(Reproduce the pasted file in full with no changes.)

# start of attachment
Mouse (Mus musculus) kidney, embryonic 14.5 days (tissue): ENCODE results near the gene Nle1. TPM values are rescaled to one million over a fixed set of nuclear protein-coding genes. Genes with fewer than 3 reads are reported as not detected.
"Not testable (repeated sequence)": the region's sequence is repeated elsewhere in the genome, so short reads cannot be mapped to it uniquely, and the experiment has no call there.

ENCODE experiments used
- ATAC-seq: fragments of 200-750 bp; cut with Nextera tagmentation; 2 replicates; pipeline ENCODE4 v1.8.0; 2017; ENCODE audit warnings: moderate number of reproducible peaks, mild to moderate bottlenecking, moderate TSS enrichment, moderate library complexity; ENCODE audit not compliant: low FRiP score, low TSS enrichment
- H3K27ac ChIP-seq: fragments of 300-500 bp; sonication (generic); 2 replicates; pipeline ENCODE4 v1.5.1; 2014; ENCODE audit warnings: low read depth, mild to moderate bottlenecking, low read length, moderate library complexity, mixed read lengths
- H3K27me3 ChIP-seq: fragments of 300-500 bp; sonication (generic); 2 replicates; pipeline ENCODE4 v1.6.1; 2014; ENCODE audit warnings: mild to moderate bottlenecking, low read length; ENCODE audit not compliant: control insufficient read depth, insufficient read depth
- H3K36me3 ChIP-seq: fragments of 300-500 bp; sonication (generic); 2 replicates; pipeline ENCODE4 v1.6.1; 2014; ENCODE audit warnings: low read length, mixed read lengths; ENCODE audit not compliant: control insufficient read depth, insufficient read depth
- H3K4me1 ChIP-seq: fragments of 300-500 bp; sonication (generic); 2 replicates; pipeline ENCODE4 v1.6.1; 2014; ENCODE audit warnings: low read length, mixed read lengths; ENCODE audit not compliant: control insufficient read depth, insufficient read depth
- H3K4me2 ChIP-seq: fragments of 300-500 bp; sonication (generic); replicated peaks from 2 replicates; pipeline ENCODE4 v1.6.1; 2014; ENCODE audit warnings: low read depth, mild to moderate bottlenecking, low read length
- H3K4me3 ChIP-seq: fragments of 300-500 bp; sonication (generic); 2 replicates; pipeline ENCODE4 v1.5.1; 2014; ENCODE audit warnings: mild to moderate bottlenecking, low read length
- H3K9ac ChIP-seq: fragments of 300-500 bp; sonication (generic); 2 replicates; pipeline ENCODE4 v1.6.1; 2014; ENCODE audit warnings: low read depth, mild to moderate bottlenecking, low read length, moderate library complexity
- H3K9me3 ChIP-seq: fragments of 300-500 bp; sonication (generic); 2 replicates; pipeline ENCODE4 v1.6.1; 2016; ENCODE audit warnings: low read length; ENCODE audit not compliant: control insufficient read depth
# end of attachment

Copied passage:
Mouse (Mus musculus) kidney, embryonic 14.5 days (tissue): ENCODE results near the gene Nle1. TPM values are rescaled to one million over a fixed set of nuclear protein-coding genes. Genes with fewer than 3 reads are reported as not detected.
"Not testable (repeated sequence)": the region's sequence is repeated elsewhere in the genome, so short reads cannot be mapped to it uniquely, and the experiment has no call there.

ENCODE experiments used
- ATAC-seq: fragments of 200-750 bp; cut with Nextera tagmentation; 2 replicates; pipeline ENCODE4 v1.8.0; 2017; ENCODE audit warnings: moderate number of reproducible peaks, mild to moderate bottlenecking, moderate TSS enrichment, moderate library complexity; ENCODE audit not compliant: low FRiP score, low TSS enrichment
- H3K27ac ChIP-seq: fragments of 300-500 bp; sonication (generic); 2 replicates; pipeline ENCODE4 v1.5.1; 2014; ENCODE audit warnings: low read depth, mild to moderate bottlenecking, low read length, moderate library complexity, mixed read lengths
- H3K27me3 ChIP-seq: fragments of 300-500 bp; sonication (generic); 2 replicates; pipeline ENCODE4 v1.6.1; 2014; ENCODE audit warnings: mild to moderate bottlenecking, low read length; ENCODE audit not compliant: control insufficient read depth, insufficient read depth
- H3K36me3 ChIP-seq: fragments of 300-500 bp; sonication (generic); 2 replicates; pipeline ENCODE4 v1.6.1; 2014; ENCODE audit warnings: low read length, mixed read lengths; ENCODE audit not compliant: control insufficient read depth, insufficient read depth
- H3K4me1 ChIP-seq: fragments of 300-500 bp; sonication (generic); 2 replicates; pipeline ENCODE4 v1.6.1; 2014; ENCODE audit warnings: low read length, mixed read lengths; ENCODE audit not compliant: control insufficient read depth, insufficient read depth
- H3K4me2 ChIP-seq: fragments of 300-500 bp; sonication (generic); replicated peaks from 2 replicates; pipeline ENCODE4 v1.6.1; 2014; ENCODE audit warnings: low read depth, mild to moderate bottlenecking, low read length
- H3K4me3 ChIP-seq: fragments of 300-500 bp; sonication (generic); 2 replicates; pipeline ENCODE4 v1.5.1; 2014; ENCODE audit warnings: mild to moderate bottlenecking, low read length
- H3K9ac ChIP-seq: fragments of 300-500 bp; sonication (generic); 2 replicates; pipeline ENCODE4 v1.6.1; 2014; ENCODE audit warnings: low read depth, mild to moderate bottlenecking, low read length, moderate library complexity
- H3K9me3 ChIP-seq: fragments of 300-500 bp; sonication (generic); 2 replicates; pipeline ENCODE4 v1.6.1; 2016; ENCODE audit warnings: low read length; ENCODE audit not compliant: control insufficient read depth